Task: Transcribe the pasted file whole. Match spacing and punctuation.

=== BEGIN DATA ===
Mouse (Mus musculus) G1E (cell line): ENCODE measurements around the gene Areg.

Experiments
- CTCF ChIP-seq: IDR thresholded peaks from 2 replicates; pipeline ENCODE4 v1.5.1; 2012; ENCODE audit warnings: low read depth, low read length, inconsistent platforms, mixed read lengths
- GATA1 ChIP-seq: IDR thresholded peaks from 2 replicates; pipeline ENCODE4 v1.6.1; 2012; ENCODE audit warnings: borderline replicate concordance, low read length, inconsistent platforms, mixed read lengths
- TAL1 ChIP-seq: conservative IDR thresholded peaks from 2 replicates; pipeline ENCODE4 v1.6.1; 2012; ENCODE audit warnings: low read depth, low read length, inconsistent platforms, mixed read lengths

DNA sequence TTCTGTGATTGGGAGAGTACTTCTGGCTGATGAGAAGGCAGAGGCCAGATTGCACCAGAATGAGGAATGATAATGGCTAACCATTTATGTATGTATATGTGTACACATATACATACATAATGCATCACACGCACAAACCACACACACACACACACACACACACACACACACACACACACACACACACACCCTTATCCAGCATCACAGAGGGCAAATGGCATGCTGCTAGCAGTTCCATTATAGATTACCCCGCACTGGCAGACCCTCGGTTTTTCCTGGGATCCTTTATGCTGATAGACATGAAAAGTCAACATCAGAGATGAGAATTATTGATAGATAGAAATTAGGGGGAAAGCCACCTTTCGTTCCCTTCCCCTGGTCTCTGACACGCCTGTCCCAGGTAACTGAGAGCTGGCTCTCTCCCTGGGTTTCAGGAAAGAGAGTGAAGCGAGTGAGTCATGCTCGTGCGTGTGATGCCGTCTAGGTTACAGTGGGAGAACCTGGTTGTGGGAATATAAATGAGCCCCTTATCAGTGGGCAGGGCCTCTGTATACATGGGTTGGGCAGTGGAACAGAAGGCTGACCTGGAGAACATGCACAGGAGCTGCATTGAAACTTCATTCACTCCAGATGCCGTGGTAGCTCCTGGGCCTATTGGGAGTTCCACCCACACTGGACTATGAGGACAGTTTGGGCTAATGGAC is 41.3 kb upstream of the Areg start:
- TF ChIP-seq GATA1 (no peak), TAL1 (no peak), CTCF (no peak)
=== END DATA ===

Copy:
Mouse (Mus musculus) G1E (cell line): ENCODE measurements around the gene Areg.

Experiments
- CTCF ChIP-seq: IDR thresholded peaks from 2 replicates; pipeline ENCODE4 v1.5.1; 2012; ENCODE audit warnings: low read depth, low read length, inconsistent platforms, mixed read lengths
- GATA1 ChIP-seq: IDR thresholded peaks from 2 replicates; pipeline ENCODE4 v1.6.1; 2012; ENCODE audit warnings: borderline replicate concordance, low read length, inconsistent platforms, mixed read lengths
- TAL1 ChIP-seq: conservative IDR thresholded peaks from 2 replicates; pipeline ENCODE4 v1.6.1; 2012; ENCODE audit warnings: low read depth, low read length, inconsistent platforms, mixed read lengths

DNA sequence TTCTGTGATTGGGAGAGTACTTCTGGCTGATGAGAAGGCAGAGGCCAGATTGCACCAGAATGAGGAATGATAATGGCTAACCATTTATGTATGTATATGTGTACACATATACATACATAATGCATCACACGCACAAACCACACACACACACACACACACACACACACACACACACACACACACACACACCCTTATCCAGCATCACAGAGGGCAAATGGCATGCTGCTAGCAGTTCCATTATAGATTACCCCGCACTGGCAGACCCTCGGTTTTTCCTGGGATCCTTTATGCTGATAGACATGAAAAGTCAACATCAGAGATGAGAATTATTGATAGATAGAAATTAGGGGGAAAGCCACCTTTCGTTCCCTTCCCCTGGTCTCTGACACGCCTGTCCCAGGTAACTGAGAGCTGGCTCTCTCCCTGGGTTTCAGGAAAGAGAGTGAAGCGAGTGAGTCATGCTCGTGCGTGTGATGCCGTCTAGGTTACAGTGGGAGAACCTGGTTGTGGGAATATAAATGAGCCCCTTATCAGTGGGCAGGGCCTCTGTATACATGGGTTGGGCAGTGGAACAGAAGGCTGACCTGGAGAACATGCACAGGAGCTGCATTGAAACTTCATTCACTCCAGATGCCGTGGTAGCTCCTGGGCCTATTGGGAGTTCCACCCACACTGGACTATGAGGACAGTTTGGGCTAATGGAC is 41.3 kb upstream of the Areg start:
- TF ChIP-seq GATA1 (no peak), TAL1 (no peak), CTCF (no peak)